To celebrated the fact that my book, “Nineteen Days,” is closer to being finished (the story of my son, Samuel James Parkins and his battle with Congenital Diaphragmatic Hernia), I wanted to include an article I wrote for a magazine recently. It is called “God Wrestling with Us”:
Genesis 32.22-32 gives a strange account of our Patriarch Jacob and his wrestling match with God all through the night. The thing to note first and foremost in this story is that it is terrifying. Terrifying in the fact that the Lord became something holy different than anything Jacob had known before. At this point at least, we can see the Lord was not wrestling with Jacob to have a good time; the Lord was Jacob’s opponent.
Throughout the course of Jacob’s life we see him having multiple enemies; particularly in Laban. He anticipated an enemy to be his older brother Esau and was completely frightened by him. But the Lord? God was no enemy to Jacob; one can make an argument that Jacob viewed God as simply friendly, almost a benign figure whom Jacob could manipulate or turn to his advantage when things got difficult.
I wonder how many of us view God in this same capacity?
The Lord is the great Physician, the great Healer of our souls. He is the Provider, the Resting Place, our Righteousness and our Victory. He sent His only Son to die for us, and without a healthy fear of God, we can see that God is more for us than for Himself. But God is more passionate for His glory than for ours; and like Jacob, we oftentimes use God for our own gains in life and our own wants. Now, in this wrestling with God, Jacob finally realized that God cannot be used for our means. He discovered quite suddenly that the Lord is to be feared, that like Aslan in the Chronicles of Narnia, He is terrible and He is lovely.
Perhaps this incident proved in the life of Jacob a true understanding, for the first time, that God is God, and the he was simply a child of the Most High. Jacob is seen to have a profound change in his life from this moment on; so much so that his entire name changed as well. Yet before the match, life’s circumstances had reduced him to helplessness. He needed God to intervene. The eleventh hour had arrived and God has still not delivered him. It was a crisis of faith, and he was at his wits end.
I’m sure many have felt this way before, when all hope seems lost. Perhaps it comes after a great victory or a terrible event.
Enter God into the mess of our lives.
We find in Genesis 32 that this Man wrestled with Jacob, not the other way around. We have to realize by this passage that the Lord was the instigator of the wrestling; Jacob no doubt was not in the right frame of mind to wrestle! James Montgomery Boice states, “It is not that Jacob was seeking God so earnestly that when God, as it were, got close to him, he grappled with him and refused to let him go until he blessed him. It is true that Jacob later begged for a blessing. But at the beginning it is not Jacob who seeks God to wrestle with him; rather, it is God, who comes to wrestle with Jacob to bring him to a point of both physical and spiritual submission.”
The Lord is not a God to be manipulated, but a God to be worshiped.
A.W. Pink writes, “Jacob was not wrestling with this Man to obtain a blessing; instead, the Man was wrestling with Jacob to gain some object from him. As to what this object is the best of the commentators agree—it was to reduce Jacob to a sense of his nothingness, to cause him to see what a poor, helpless and worthless creature he was; it was to teach us through him that all important lesson that in recognized weakness lies our strength.” That’s one of the main points we see in this wrestling with God. Weakness is broken into submission, and submission is where there is strength. Submission to God’s leading and God’s control, realizing that there’s nothing stronger or more determinant that this.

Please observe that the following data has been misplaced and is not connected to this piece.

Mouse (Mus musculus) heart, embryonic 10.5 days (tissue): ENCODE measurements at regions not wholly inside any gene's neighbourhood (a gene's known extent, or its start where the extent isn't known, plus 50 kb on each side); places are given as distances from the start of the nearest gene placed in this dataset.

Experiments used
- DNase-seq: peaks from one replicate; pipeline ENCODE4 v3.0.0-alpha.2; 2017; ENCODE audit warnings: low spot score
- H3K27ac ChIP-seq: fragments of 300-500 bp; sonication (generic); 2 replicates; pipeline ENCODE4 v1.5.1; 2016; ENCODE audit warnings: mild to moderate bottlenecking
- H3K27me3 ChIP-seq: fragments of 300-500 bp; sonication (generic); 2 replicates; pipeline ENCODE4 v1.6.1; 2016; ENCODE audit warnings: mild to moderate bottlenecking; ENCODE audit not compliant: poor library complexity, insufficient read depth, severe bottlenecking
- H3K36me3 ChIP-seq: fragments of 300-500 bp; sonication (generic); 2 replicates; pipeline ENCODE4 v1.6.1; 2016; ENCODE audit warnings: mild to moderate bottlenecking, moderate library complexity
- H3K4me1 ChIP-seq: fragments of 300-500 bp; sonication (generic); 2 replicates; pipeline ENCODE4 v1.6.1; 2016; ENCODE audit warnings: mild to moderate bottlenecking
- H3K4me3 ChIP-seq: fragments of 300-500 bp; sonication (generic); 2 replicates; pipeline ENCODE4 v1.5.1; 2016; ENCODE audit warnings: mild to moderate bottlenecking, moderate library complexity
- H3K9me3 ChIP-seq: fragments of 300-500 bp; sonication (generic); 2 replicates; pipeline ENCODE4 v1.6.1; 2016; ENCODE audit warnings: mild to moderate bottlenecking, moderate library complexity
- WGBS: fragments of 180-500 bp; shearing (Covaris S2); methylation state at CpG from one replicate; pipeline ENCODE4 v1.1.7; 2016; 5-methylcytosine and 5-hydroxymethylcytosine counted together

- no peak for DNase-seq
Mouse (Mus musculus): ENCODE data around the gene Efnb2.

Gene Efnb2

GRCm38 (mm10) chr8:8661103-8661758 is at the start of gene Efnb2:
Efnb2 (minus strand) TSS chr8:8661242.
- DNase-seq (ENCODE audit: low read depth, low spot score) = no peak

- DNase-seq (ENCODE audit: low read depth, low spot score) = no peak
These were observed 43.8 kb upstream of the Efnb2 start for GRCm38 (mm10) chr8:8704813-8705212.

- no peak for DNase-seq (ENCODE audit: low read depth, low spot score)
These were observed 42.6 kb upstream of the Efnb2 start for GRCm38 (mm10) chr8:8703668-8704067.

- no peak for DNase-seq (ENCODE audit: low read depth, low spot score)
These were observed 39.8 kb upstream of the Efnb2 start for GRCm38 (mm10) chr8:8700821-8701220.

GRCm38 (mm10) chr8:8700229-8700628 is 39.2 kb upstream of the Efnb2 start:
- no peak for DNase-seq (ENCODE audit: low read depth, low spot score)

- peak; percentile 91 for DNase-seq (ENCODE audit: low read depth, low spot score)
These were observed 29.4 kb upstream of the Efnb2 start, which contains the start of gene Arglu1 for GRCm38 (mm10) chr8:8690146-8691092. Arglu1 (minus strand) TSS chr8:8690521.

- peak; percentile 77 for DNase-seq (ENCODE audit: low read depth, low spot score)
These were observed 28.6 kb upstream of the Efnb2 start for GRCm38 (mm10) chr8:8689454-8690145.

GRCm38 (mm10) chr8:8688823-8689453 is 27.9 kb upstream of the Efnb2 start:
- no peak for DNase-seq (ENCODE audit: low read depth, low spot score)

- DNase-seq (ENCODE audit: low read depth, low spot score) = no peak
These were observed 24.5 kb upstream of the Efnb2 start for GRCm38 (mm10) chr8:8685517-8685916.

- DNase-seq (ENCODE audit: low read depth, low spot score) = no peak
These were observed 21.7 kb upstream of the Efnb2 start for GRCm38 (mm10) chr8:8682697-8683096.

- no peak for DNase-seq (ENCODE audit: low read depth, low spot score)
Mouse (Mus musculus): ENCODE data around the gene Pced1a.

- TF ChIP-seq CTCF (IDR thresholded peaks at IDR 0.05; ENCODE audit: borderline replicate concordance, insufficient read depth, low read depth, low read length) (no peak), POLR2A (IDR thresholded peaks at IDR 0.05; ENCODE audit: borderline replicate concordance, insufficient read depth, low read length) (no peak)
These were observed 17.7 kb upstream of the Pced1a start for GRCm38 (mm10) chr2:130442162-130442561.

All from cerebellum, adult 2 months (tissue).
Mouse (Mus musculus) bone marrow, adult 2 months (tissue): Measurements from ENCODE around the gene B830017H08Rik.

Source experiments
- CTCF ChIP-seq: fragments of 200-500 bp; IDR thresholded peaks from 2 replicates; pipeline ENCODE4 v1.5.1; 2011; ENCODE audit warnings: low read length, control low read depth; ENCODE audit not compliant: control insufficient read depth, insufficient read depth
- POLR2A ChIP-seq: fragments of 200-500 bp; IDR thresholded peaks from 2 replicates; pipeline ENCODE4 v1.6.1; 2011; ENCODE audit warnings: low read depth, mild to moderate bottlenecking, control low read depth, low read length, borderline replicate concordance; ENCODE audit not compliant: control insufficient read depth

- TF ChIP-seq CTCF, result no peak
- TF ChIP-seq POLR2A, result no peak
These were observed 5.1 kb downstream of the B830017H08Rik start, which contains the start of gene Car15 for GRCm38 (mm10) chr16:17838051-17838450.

The Lord of the universe, the one in whom we see the majesty of his handiwork in the heavens and starry host, is perfect in every way. He does no wrong. Regardless of how we see the circumstances played out, He does no wrong. Regardless if we are injured deeply, He does no wrong. He alone is the sovereign Lord and He alone has His will done and accomplished. God will always win the wrestling match; if we were smart, then the sooner we submit, the better.
My life was put out of joint when my son died two years ago. I wrestled with God till the very end, even blowing into my dead son’s lungs, praying for healing, wrestling. God used this situation with my son to bring me to the end of myself and turn me back to Him. He did it in such a profound way; though He allowed me to wrestle with Him, to complain to Him, to be angry at Him, He nonetheless had His way because His way is always best. I am not suggesting that the Lord does this in every pain; sometimes He has other purposes. It is much too beyond us to understand the full breadth of the purposes and sovereignty of God. But oftentimes He uses the hurt in our lives to bring us back to Him, to put us in our proper place, so that we cling to him in our weakness so that He shines through.
In the upside down Kingdom where to be poor is to be rich, to mourn is to be comforted, we see the profound reality of the gospel in Genesis’ account of a wrestling match. Having come into contact face to face with the Lord of hosts, with the ever patient and faithful one, we see at long last a broken and contrite Spirit humbled to his core. We see a man dependent upon God, rather than dependent upon himself. We see in Jacob a picture of a man renewed by the power of God, now remade in His own image, finally surrendered to the will of God for his life. We see in no small measure great faith worked out. It is beautiful to behold indeed; it is something we all must surrender to; to find our lives, we must lose them.